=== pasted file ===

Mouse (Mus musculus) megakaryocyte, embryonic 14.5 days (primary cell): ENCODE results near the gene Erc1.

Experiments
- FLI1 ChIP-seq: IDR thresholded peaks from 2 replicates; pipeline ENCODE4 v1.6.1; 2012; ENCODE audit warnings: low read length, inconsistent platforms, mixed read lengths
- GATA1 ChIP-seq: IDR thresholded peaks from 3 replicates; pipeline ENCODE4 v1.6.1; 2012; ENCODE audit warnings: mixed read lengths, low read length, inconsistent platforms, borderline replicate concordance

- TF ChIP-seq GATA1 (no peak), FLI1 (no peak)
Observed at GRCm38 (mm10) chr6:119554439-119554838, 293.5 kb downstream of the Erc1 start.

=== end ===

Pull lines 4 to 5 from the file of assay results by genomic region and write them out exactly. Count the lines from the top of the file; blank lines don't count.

- GATA1 ChIP-seq: IDR thresholded peaks from 3 replicates; pipeline ENCODE4 v1.6.1; 2012; ENCODE audit warnings: mixed read lengths, low read length, inconsistent platforms, borderline replicate concordance

- TF ChIP-seq GATA1 (no peak), FLI1 (no peak)